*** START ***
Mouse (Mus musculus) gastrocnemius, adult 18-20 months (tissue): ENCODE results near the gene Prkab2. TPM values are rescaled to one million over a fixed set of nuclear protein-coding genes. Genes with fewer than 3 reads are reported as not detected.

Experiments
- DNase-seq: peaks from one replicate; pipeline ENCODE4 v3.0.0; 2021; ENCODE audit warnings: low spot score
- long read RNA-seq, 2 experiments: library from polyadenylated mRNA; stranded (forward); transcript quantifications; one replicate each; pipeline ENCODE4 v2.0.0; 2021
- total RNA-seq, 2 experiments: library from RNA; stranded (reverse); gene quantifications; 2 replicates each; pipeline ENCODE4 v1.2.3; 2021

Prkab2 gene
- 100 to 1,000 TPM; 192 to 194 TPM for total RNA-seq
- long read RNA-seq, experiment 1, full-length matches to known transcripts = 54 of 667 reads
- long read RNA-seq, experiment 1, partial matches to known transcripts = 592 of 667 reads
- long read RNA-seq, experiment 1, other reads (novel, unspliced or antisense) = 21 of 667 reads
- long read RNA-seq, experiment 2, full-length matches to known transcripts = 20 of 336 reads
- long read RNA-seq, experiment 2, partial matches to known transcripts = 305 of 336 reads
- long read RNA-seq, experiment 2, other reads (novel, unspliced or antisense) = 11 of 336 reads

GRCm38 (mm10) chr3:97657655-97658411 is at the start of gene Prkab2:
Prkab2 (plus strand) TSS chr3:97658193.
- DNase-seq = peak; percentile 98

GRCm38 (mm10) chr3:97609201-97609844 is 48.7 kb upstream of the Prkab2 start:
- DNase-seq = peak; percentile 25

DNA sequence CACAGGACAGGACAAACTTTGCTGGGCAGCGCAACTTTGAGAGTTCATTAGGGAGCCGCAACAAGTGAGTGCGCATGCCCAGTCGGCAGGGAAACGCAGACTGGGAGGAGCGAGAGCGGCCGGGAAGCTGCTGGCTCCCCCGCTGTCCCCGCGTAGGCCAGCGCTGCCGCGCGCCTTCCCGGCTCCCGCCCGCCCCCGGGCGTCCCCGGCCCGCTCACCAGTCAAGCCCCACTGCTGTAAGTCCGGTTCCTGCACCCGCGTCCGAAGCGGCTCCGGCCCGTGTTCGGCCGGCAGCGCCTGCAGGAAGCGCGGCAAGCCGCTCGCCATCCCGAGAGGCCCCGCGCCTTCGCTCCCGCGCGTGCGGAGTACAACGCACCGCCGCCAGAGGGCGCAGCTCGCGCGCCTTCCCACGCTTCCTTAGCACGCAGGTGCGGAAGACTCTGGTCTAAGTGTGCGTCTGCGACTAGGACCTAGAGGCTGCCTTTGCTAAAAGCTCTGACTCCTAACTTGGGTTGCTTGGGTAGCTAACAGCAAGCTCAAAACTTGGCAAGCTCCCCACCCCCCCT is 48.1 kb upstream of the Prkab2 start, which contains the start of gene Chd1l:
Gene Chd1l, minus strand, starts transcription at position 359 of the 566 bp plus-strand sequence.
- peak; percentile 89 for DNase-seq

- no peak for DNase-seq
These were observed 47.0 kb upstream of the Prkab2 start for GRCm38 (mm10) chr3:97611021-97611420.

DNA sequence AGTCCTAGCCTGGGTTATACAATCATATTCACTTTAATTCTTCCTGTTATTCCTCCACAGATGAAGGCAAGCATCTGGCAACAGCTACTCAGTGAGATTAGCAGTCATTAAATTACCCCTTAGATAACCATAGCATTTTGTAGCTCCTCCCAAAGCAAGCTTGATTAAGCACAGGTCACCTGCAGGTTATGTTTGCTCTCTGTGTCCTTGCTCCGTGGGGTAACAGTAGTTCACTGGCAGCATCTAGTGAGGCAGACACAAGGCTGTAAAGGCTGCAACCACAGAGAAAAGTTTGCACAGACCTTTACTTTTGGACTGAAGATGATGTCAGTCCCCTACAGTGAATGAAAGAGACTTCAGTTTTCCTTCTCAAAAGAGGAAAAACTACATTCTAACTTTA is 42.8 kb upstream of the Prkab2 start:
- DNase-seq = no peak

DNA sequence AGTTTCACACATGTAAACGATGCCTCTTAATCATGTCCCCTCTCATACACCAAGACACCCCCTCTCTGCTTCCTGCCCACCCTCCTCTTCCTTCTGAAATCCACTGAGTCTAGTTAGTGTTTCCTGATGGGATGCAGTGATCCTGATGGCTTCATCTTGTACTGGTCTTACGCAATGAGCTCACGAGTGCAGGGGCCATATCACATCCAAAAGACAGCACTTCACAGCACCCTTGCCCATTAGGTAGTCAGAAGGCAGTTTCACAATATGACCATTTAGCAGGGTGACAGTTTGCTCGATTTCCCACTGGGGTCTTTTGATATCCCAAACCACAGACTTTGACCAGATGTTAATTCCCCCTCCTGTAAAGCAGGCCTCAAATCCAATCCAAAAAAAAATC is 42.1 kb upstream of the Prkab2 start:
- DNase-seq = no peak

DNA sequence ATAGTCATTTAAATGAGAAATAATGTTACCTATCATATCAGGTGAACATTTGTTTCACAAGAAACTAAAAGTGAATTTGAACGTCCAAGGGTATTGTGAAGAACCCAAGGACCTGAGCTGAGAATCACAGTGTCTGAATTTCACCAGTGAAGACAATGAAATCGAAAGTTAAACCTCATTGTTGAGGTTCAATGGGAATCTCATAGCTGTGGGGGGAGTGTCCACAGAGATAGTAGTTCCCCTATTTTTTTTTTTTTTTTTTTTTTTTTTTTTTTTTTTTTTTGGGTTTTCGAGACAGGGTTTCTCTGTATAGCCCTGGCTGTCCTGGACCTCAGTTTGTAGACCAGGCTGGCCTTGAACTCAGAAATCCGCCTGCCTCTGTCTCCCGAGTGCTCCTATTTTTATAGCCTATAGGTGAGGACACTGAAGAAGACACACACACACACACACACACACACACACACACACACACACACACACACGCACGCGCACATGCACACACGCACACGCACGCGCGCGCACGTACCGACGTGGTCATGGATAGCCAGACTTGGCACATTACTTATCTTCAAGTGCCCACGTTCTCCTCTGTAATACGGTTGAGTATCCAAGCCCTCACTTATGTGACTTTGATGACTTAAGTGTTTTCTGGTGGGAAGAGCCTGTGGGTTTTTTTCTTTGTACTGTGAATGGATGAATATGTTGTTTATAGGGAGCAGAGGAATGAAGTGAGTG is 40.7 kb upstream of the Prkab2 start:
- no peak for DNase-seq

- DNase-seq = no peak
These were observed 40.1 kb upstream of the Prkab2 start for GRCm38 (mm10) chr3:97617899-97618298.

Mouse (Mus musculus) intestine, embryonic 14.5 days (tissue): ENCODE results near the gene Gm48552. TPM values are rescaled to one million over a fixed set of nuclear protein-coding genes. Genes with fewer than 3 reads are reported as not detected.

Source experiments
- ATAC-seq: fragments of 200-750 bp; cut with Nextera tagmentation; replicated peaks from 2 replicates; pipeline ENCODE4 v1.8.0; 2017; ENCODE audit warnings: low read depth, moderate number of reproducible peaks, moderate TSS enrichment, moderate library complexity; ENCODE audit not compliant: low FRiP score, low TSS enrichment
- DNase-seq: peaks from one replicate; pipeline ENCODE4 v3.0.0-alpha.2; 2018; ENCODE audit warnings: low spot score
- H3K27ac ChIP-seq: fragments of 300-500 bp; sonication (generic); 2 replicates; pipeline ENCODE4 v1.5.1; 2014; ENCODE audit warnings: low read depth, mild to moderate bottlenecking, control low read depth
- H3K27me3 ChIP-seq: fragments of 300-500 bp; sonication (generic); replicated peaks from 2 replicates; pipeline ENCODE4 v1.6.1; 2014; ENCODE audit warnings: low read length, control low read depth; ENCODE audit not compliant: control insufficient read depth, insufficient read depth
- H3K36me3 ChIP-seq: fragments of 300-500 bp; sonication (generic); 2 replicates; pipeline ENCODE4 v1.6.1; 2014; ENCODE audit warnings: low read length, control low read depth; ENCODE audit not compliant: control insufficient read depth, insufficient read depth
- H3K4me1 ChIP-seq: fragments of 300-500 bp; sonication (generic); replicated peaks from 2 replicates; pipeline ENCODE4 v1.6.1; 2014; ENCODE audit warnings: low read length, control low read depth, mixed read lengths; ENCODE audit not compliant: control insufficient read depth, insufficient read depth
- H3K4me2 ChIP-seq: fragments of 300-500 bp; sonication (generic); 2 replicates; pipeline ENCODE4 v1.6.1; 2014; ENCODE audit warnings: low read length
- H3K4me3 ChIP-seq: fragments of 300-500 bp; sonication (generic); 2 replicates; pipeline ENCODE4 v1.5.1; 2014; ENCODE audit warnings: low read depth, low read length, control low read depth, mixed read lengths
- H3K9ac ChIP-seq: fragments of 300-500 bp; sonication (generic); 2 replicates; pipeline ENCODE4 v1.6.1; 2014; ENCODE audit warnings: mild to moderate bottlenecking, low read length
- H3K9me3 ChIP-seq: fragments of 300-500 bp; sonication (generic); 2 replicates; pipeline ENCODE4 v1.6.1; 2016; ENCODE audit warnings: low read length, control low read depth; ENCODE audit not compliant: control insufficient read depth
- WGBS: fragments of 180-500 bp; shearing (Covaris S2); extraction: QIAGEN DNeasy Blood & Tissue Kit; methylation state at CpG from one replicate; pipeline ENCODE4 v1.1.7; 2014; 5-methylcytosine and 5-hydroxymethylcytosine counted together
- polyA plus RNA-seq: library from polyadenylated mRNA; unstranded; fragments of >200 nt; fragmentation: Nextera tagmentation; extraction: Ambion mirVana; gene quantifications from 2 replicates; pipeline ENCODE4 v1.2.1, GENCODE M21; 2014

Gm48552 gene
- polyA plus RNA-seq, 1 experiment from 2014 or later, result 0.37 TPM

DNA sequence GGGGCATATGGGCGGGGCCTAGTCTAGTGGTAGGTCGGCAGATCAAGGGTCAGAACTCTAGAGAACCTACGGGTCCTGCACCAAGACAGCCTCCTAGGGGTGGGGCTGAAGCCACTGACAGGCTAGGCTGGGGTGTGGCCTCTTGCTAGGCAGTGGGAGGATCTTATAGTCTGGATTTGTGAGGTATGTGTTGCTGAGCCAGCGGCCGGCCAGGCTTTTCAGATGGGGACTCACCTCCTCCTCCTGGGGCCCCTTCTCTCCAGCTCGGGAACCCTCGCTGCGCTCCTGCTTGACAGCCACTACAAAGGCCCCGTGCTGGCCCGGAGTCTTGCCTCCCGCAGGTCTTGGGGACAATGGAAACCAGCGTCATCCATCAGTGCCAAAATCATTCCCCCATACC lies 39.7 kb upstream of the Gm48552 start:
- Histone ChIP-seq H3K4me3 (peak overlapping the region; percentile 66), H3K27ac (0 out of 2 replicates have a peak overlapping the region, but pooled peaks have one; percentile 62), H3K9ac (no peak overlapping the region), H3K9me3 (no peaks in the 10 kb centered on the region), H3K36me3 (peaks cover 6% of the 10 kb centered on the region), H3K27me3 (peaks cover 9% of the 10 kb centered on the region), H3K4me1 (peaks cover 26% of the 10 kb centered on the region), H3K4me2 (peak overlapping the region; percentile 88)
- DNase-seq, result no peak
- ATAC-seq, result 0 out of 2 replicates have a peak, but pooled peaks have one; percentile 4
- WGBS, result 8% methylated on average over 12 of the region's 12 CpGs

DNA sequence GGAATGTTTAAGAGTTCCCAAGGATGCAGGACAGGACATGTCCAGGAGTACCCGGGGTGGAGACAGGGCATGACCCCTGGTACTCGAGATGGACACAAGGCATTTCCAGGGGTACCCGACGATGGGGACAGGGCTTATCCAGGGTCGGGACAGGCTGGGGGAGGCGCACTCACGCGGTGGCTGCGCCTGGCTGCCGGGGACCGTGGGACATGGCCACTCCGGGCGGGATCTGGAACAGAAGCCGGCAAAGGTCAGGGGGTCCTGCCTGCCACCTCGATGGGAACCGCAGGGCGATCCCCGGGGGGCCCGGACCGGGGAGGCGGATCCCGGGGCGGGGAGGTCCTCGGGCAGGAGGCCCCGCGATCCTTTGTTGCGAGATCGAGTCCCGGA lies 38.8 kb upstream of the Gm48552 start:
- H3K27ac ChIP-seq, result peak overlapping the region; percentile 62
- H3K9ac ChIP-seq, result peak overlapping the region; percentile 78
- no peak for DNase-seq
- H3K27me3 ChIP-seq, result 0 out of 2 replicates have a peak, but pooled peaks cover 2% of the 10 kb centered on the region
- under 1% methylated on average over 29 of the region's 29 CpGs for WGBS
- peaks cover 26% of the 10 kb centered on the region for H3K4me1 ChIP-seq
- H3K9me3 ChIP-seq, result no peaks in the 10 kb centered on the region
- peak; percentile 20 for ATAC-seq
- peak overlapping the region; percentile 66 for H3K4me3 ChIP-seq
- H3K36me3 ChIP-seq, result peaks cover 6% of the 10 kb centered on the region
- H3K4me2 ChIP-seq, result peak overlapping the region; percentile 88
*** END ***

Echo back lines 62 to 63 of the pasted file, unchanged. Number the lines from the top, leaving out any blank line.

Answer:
- peak overlapping the region; percentile 66 for H3K4me3 ChIP-seq
- H3K36me3 ChIP-seq, result peaks cover 6% of the 10 kb centered on the region